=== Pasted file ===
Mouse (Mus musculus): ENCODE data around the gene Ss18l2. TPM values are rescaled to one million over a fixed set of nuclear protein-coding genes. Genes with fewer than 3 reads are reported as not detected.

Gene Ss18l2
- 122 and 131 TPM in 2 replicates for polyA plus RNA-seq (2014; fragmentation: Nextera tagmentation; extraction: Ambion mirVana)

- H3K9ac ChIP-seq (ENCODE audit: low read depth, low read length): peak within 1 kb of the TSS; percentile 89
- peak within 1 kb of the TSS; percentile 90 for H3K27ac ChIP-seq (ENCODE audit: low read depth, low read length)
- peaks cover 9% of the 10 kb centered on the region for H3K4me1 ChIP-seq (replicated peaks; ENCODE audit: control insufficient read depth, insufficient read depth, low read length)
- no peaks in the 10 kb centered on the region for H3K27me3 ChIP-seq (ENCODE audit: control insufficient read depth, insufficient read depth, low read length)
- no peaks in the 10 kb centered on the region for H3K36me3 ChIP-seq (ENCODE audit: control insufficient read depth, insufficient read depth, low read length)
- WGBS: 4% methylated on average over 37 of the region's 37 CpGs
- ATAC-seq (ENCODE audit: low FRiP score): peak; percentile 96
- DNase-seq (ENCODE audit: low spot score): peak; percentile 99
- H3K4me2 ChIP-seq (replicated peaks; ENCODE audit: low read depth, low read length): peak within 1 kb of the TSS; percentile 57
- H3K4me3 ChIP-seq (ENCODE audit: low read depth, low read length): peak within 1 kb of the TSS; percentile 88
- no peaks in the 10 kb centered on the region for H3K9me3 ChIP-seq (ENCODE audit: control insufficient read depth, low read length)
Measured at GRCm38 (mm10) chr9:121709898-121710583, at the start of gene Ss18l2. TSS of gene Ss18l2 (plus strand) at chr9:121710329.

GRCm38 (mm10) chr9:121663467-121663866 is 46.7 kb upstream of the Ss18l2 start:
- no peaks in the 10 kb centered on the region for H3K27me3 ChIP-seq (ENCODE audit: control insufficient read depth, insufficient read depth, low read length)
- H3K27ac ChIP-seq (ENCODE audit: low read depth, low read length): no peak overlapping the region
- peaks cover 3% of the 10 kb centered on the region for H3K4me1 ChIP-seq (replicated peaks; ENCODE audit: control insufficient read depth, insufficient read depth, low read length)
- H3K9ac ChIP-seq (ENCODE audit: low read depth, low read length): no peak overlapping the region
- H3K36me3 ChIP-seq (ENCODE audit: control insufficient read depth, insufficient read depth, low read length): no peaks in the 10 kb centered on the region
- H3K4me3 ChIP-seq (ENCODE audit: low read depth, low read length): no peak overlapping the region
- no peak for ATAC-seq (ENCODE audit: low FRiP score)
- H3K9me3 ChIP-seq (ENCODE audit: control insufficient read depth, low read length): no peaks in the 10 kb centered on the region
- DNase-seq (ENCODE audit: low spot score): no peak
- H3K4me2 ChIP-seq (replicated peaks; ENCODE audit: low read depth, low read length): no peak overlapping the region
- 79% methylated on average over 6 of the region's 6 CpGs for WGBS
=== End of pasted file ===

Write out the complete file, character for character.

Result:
Mouse (Mus musculus): ENCODE data around the gene Ss18l2. TPM values are rescaled to one million over a fixed set of nuclear protein-coding genes. Genes with fewer than 3 reads are reported as not detected.

Gene Ss18l2
- 122 and 131 TPM in 2 replicates for polyA plus RNA-seq (2014; fragmentation: Nextera tagmentation; extraction: Ambion mirVana)

- H3K9ac ChIP-seq (ENCODE audit: low read depth, low read length): peak within 1 kb of the TSS; percentile 89
- peak within 1 kb of the TSS; percentile 90 for H3K27ac ChIP-seq (ENCODE audit: low read depth, low read length)
- peaks cover 9% of the 10 kb centered on the region for H3K4me1 ChIP-seq (replicated peaks; ENCODE audit: control insufficient read depth, insufficient read depth, low read length)
- no peaks in the 10 kb centered on the region for H3K27me3 ChIP-seq (ENCODE audit: control insufficient read depth, insufficient read depth, low read length)
- no peaks in the 10 kb centered on the region for H3K36me3 ChIP-seq (ENCODE audit: control insufficient read depth, insufficient read depth, low read length)
- WGBS: 4% methylated on average over 37 of the region's 37 CpGs
- ATAC-seq (ENCODE audit: low FRiP score): peak; percentile 96
- DNase-seq (ENCODE audit: low spot score): peak; percentile 99
- H3K4me2 ChIP-seq (replicated peaks; ENCODE audit: low read depth, low read length): peak within 1 kb of the TSS; percentile 57
- H3K4me3 ChIP-seq (ENCODE audit: low read depth, low read length): peak within 1 kb of the TSS; percentile 88
- no peaks in the 10 kb centered on the region for H3K9me3 ChIP-seq (ENCODE audit: control insufficient read depth, low read length)
Measured at GRCm38 (mm10) chr9:121709898-121710583, at the start of gene Ss18l2. TSS of gene Ss18l2 (plus strand) at chr9:121710329.

GRCm38 (mm10) chr9:121663467-121663866 is 46.7 kb upstream of the Ss18l2 start:
- no peaks in the 10 kb centered on the region for H3K27me3 ChIP-seq (ENCODE audit: control insufficient read depth, insufficient read depth, low read length)
- H3K27ac ChIP-seq (ENCODE audit: low read depth, low read length): no peak overlapping the region
- peaks cover 3% of the 10 kb centered on the region for H3K4me1 ChIP-seq (replicated peaks; ENCODE audit: control insufficient read depth, insufficient read depth, low read length)
- H3K9ac ChIP-seq (ENCODE audit: low read depth, low read length): no peak overlapping the region
- H3K36me3 ChIP-seq (ENCODE audit: control insufficient read depth, insufficient read depth, low read length): no peaks in the 10 kb centered on the region
- H3K4me3 ChIP-seq (ENCODE audit: low read depth, low read length): no peak overlapping the region
- no peak for ATAC-seq (ENCODE audit: low FRiP score)
- H3K9me3 ChIP-seq (ENCODE audit: control insufficient read depth, low read length): no peaks in the 10 kb centered on the region
- DNase-seq (ENCODE audit: low spot score): no peak
- H3K4me2 ChIP-seq (replicated peaks; ENCODE audit: low read depth, low read length): no peak overlapping the region
- 79% methylated on average over 6 of the region's 6 CpGs for WGBS